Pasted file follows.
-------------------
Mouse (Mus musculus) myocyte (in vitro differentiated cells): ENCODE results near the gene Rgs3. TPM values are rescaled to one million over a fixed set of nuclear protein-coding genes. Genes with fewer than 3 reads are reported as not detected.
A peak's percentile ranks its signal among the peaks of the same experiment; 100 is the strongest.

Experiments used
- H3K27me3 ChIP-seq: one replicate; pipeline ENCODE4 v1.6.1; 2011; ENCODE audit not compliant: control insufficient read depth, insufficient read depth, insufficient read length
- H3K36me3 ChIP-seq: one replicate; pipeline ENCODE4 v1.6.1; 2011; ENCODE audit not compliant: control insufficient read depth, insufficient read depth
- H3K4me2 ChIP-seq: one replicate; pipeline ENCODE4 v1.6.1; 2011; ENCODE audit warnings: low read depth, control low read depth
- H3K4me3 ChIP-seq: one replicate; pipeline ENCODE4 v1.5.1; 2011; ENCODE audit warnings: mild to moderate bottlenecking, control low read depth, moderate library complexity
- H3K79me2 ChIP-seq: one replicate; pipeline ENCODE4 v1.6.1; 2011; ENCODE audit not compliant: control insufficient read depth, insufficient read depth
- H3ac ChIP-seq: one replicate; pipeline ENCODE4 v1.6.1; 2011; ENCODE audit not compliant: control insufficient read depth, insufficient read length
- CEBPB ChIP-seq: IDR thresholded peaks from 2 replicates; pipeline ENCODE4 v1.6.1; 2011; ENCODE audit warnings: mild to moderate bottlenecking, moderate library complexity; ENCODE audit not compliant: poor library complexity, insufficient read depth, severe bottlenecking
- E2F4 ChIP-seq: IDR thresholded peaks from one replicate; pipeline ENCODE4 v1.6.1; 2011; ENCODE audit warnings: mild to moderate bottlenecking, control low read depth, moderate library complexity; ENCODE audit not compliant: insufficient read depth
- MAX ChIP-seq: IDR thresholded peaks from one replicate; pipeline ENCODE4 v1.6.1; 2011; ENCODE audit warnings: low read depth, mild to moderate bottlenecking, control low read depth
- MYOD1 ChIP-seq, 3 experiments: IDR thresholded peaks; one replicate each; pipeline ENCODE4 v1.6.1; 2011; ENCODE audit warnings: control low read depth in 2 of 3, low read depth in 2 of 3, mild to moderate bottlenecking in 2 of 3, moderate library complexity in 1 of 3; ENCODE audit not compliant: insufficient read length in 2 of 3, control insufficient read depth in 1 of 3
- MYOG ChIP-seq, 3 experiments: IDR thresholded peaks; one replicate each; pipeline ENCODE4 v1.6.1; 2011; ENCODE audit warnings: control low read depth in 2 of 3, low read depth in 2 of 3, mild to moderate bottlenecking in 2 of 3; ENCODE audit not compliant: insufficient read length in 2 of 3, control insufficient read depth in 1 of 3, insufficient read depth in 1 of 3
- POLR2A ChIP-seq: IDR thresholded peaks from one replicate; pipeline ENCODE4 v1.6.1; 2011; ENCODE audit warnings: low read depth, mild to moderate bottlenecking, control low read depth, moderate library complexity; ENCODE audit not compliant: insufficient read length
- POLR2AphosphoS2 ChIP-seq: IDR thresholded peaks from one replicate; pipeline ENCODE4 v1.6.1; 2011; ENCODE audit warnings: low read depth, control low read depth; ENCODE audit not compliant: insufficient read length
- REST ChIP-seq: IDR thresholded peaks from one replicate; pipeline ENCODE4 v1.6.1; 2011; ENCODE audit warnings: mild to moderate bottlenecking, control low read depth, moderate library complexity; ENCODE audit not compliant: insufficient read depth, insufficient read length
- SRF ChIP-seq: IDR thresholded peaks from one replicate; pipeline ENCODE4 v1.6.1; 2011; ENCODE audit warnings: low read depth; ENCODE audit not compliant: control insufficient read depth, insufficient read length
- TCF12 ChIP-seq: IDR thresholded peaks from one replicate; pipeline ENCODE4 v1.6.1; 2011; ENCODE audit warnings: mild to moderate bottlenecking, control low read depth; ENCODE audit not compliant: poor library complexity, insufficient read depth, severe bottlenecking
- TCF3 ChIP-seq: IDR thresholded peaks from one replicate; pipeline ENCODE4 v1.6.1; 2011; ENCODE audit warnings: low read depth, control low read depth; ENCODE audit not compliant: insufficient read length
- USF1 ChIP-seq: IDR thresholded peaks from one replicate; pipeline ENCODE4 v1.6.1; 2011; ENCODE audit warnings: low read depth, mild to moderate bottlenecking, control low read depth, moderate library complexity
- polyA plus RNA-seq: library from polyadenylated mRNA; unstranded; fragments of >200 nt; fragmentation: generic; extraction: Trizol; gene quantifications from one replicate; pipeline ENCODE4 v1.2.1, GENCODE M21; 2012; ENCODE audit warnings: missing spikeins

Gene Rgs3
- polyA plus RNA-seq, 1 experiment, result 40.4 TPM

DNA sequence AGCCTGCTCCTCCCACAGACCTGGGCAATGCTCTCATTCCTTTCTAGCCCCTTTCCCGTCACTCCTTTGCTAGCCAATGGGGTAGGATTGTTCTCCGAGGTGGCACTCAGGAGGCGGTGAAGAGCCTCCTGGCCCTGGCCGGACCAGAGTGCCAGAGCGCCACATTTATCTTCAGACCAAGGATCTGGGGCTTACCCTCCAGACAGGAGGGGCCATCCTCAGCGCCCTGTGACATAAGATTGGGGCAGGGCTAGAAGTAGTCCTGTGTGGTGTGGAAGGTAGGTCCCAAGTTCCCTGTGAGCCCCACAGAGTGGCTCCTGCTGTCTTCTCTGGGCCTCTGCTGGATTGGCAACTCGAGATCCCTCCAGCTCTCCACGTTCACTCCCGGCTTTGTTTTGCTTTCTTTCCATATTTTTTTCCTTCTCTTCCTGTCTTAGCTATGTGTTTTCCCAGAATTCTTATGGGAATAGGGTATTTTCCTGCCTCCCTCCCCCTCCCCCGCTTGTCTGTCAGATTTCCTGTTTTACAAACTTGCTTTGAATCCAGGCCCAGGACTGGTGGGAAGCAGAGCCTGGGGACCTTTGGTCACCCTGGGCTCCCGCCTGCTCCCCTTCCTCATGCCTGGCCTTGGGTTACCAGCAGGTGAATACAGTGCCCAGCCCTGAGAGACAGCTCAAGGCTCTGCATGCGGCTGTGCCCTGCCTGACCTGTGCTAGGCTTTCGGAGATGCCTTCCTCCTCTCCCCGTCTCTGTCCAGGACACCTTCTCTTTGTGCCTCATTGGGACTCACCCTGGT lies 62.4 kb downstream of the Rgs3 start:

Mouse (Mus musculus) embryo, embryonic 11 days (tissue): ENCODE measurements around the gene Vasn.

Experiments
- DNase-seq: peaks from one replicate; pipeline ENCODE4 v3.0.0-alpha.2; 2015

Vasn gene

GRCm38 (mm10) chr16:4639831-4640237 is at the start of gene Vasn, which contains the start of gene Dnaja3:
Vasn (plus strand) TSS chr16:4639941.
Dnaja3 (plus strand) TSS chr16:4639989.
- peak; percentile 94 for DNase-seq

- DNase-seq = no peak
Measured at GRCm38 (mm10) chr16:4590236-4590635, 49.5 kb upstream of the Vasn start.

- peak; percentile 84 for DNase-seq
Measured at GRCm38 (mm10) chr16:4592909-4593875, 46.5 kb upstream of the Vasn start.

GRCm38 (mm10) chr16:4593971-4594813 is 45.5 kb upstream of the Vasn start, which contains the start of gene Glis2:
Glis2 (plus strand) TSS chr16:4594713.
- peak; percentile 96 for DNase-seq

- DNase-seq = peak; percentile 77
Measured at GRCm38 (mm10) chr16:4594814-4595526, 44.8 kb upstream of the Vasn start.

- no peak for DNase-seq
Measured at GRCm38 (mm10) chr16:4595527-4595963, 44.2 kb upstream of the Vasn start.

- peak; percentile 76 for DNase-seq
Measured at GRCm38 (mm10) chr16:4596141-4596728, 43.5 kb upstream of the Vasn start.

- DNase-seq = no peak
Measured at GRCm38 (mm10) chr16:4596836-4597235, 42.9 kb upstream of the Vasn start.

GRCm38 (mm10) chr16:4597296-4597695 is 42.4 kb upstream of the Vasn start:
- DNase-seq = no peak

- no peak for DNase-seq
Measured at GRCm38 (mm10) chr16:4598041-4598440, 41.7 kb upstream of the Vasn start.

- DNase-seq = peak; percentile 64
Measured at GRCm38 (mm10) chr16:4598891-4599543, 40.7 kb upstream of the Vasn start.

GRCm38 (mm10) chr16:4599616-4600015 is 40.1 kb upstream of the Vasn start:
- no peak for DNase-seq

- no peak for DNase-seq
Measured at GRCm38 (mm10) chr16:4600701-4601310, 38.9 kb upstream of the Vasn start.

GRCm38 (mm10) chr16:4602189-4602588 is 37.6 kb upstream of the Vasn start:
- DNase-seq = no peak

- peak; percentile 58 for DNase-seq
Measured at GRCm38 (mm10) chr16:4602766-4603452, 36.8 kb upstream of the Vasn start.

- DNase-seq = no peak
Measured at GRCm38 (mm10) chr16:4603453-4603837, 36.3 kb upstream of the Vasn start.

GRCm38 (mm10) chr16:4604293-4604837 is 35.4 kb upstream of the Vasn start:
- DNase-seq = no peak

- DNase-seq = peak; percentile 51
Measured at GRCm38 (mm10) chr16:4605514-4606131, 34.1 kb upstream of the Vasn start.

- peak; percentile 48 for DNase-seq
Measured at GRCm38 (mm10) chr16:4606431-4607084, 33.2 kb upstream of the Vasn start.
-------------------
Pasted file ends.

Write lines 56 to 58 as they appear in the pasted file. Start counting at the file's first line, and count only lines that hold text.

- no peak for DNase-seq

- no peak for DNase-seq
Measured at GRCm38 (mm10) chr16:4600701-4601310, 38.9 kb upstream of the Vasn start.